Everybody's Got One
A blog. An opinion. An elimination orifice. A dream. An agenda. A past. A hidden talent. A conceptual filter. A cross. A charism (often the same). A task. A wound. A destiny. A lost love. A blind spot. A bad habit. A secret. A passion. A soul ... okay, maybe not everybody ...
Thursday, December 12, 2002


From American Catholic's Saint of the Day – a wonderful online resource – comes a detail in the Guadalupe story I had forgotten.

A poor Indian named Cuauhtlatohuac was baptized and given the name Juan Diego. He was a 57-year-old widower and lived in a small village near Mexico City. On Saturday morning, December 9, 1531, he was on his way to a nearby barrio to attend Mass in honor of Our Lady. He was walking by a hill called Tepeyac when he heard beautiful music like the warbling of birds. A radiant cloud appeared and within it a young Native American maiden dressed like an Aztec princess. The lady spoke to him in his own language and sent him to the bishop of Mexico, a Franciscan named Juan de Zumarraga. The bishop was to build a chapel in the place where the lady appeared. Eventually the bishop told Juan Diego to have the lady give him a sign. About this same time Juan Diego’s uncle became seriously ill. This led poor Diego to try to avoid the lady . The lady found Diego, nevertheless, assured him that his uncle would recover and provided roses for Juan to carry to the bishop in his cape or tilma. When Juan Diego opened his tilma in the bishop’s presence, the roses fell to the ground and the bishop sank to his knees. On Juan Diego’s tilma appeared a painting of Mary as she had appeared at the hill of Tepeyac. It was December 12, 1531.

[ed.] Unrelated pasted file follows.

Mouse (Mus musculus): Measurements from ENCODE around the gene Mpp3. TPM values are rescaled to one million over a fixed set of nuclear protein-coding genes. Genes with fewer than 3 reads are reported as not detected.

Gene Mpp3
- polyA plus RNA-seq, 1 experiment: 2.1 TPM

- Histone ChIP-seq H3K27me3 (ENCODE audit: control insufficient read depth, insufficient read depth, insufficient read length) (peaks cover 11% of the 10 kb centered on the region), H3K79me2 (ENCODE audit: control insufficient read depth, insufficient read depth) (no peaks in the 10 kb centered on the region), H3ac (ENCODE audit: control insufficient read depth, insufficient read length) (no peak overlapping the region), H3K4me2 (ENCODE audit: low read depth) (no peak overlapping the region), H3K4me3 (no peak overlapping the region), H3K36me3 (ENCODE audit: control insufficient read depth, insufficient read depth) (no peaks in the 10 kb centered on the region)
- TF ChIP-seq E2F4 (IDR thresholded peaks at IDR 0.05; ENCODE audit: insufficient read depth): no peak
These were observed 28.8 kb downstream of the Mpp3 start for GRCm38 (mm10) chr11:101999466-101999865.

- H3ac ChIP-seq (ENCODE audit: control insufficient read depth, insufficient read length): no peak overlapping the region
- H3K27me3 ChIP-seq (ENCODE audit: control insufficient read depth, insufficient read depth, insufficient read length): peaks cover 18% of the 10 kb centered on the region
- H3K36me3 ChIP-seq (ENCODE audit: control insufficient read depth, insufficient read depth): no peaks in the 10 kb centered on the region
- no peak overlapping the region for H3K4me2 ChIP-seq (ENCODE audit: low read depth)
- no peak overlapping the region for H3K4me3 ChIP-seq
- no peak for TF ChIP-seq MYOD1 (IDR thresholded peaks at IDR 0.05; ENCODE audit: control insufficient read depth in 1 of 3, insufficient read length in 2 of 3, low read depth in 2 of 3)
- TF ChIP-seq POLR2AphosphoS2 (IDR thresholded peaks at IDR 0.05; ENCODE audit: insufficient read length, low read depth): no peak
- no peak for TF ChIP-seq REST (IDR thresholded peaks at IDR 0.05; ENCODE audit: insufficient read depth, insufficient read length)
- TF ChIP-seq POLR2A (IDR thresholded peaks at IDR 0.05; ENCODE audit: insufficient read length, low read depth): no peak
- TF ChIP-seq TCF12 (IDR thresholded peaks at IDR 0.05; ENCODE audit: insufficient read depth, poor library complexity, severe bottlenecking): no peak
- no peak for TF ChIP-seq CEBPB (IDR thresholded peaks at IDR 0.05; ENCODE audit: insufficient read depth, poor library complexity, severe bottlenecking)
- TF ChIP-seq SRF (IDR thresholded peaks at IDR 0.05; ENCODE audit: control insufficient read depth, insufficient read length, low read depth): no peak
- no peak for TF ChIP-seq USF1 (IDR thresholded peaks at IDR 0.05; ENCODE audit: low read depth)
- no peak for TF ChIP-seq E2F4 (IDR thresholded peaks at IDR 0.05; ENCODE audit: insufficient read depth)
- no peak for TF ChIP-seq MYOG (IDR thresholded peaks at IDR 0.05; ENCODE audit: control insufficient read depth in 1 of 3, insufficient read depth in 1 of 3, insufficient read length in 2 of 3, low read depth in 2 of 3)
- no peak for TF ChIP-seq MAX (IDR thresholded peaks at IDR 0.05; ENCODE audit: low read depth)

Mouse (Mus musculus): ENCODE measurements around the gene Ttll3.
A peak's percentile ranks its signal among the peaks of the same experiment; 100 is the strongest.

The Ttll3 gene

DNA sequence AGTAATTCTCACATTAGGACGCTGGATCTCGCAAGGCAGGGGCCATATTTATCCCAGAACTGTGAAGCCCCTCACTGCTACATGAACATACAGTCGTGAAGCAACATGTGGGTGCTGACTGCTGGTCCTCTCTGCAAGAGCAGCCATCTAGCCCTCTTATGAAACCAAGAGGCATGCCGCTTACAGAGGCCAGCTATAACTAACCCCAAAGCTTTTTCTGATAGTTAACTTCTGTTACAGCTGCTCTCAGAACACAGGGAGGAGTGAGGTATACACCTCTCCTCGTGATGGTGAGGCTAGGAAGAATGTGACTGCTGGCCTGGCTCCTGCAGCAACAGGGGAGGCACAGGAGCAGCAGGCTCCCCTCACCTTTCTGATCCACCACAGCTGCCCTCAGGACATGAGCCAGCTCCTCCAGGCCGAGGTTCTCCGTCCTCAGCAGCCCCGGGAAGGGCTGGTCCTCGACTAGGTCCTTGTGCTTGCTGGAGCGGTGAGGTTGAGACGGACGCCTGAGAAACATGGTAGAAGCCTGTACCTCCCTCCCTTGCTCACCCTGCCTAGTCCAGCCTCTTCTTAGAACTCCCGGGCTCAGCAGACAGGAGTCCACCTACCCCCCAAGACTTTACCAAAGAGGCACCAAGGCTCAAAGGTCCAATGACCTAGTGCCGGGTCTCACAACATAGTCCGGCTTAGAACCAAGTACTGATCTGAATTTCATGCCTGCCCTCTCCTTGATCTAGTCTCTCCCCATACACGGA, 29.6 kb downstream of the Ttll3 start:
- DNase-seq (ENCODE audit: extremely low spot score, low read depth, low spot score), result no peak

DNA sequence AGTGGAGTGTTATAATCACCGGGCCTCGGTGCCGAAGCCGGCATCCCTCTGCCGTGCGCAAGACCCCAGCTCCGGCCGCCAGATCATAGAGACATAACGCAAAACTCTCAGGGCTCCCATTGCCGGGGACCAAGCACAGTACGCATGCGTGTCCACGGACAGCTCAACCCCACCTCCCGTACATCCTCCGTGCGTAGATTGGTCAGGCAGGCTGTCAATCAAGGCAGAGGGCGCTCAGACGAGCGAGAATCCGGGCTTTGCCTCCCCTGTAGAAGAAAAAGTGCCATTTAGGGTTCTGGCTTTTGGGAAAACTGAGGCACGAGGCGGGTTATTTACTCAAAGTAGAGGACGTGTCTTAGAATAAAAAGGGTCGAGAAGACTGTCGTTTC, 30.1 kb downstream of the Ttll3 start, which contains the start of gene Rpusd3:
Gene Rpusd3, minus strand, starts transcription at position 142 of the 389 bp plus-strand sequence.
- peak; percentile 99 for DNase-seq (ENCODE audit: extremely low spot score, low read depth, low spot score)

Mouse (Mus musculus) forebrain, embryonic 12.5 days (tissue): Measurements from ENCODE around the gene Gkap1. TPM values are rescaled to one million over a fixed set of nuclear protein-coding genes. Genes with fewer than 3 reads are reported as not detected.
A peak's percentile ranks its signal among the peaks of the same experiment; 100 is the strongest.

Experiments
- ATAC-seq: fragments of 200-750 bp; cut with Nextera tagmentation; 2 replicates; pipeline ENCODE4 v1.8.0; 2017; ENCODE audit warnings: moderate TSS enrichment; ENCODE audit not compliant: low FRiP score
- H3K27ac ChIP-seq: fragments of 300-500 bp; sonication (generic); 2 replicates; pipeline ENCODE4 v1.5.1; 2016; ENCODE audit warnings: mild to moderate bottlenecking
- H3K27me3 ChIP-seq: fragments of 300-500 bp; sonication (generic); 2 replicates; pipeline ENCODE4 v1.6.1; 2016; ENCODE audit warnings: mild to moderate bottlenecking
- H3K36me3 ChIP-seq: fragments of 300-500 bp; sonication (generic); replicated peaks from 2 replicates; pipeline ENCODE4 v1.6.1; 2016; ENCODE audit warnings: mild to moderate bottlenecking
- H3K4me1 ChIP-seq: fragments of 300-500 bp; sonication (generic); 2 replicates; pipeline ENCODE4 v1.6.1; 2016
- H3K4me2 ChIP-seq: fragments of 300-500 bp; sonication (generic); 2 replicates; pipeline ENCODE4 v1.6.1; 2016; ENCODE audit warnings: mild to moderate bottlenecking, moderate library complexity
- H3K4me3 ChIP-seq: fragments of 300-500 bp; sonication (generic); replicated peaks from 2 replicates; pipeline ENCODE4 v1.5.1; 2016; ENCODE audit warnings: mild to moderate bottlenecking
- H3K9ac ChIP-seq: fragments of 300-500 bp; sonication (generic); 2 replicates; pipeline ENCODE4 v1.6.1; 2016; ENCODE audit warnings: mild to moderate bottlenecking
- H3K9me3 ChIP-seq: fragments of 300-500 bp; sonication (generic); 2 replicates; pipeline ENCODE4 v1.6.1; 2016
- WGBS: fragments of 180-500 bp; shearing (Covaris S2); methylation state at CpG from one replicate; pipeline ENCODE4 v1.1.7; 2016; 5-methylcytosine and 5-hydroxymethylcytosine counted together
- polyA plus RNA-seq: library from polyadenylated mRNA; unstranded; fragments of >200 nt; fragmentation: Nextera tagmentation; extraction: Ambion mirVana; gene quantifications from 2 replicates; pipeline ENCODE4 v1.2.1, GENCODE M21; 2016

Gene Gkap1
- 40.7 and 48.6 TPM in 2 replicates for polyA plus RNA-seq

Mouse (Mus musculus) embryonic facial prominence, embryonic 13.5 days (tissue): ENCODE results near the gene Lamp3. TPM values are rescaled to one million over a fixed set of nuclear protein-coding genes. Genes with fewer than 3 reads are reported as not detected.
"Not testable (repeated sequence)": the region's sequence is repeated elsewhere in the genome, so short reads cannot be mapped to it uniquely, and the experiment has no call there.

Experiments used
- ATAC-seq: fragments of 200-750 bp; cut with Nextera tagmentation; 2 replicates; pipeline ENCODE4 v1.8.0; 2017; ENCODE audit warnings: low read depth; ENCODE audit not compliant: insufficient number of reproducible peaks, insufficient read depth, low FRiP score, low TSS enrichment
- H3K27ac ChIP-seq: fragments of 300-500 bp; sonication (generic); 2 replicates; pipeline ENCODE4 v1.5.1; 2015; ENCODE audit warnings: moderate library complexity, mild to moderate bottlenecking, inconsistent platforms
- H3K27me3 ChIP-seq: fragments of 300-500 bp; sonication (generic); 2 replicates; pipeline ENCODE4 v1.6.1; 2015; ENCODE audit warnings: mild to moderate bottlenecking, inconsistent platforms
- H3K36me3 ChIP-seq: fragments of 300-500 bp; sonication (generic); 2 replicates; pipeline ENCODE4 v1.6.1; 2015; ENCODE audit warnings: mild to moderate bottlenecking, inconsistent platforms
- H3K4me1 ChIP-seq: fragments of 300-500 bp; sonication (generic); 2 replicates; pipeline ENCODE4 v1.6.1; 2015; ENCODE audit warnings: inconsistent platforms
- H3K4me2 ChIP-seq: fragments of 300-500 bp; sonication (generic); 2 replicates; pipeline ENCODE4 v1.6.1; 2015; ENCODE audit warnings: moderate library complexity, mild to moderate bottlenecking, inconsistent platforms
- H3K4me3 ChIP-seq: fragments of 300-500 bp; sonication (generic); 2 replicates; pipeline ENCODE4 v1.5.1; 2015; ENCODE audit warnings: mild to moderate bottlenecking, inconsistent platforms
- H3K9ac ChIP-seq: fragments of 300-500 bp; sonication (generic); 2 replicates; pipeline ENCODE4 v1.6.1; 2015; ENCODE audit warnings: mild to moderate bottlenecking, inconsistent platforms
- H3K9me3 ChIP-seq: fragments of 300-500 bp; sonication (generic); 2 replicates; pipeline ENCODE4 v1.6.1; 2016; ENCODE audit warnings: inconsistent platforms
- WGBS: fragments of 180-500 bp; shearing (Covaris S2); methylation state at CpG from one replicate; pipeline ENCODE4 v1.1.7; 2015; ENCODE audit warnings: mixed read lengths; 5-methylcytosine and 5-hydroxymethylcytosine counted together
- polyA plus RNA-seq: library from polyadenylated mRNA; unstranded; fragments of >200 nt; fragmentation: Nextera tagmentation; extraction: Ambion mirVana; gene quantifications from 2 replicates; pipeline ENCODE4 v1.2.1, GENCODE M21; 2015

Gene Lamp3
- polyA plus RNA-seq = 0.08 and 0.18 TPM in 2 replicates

[emphasis mine]

So his elderly uncle suddenly falls seriously ill (remember this all happens in the course of four days) and he gets frightened and tries to avoid all further contact with the numinous. Doesn't sound like he was too ecstatic about the whole experience. Nor does he seem to think that this was an opportunity for him to get something from the divine – more like the divine wanted something from him, and didn't care how much it was going to cost him, including his uncle's life. (Maybe including his own.) Was that what Aztec theology – or social structure – would lead him to expect? Like Jonah, he runs off – and the implacable divine tracks him down, and with flowers and promises of healing and a hidden self-portrait packs him off to the bishop again – his own personal Ninevah.
What persuades me about the underlying reality of the appearance is not the miraculous physical signs, but that very sense of completely unwanted obligation, unable to be dismissed or avoided or argued away. (Or was Juan Diego not the first passerby the lady spoke to?)

Maybe the sickness was the first sign – but nobody knew how to read it, so she sent others.

posted by Kelly | 4:26 PM link